3. 3. Mihaly CsikszentmihalyiLearning – pushing yourself, taking on challenges – creates a feeling he calls‘flow’. Flow is a fancy name for being so engrossed, absorbed, rapt bysomething that time flies and you forget your worries.Ken Robinson‘Individual creativity is stimulated by the work, ideas and achievements ofother people. We stand on the shoulders of others to see further.’ (11)‘To promote creativity it is essential to understand the main elements andphases of the creative process including: - the importance of the medium; - the need to be in control of the medium; - the need to play and take risks; and - the need for critical judgment‘Creativity is not only a matter of control; it’s about speculating, exploringnew horizons and using imagination.’ (133)‘As Carl Jung puts it, the creation of something new is not accomplished bythe intellect alone but by the play instinct. The creative mind plays with theobjects it loves.Creative activity involves playing with ideas and trying out possibilities. Butcreative achievement does not always require freedom from constraints or ablank page. Great work often comes from working within formalconstraints….The creative achievement and the aesthetic pleasure lie in usingstandard forms to achieve unique effects and original insights.’ (133)‘Creativity is not only a process of generating ideas. It involves makingjudgments about them….creativity is not just a matter of being original, butof producing outcomes that are of value.’ (133)‘creativity can be inhibited by trying to do too much too soon or at the sametime.’ (136)‘Our best ideas may come to us when we’re not thinking about them…As thewriter E.M. Forster said, in the creative state we are taken out of ourselves.We let down a bucket into out subconscious and draw up something that isnormally beyond our reach.’ (154)‘Creativity is incremental. New ideas do not necessarily come from nowhere.They draw from the ideas and achievements of those that have gone beforeus or are working in different fields….conceiving new ideas is often promotedby knowledge of the achievements of others – by cultural literacy.’ (182)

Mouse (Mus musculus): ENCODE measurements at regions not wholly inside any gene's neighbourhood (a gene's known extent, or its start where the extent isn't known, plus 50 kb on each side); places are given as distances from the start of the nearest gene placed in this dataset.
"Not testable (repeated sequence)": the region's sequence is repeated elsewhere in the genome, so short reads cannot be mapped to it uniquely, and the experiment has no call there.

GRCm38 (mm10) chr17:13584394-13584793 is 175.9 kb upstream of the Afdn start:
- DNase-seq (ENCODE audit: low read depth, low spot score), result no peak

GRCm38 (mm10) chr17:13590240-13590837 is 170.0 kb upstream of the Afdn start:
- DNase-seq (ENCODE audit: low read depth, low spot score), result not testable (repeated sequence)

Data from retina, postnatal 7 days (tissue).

4. 4. ‘Creativity often comes about by making unusual connections, seeinganalogies, identifying relationships between ideas and processes that werepreviously not related.’ (188)‘Creativity relies on the flow of ideas. This happens best in an atmospherewhere risk is encouraged, playfulness with ideas is accepted and wherefailure is not punished but seen as part of the process of success.’ (190)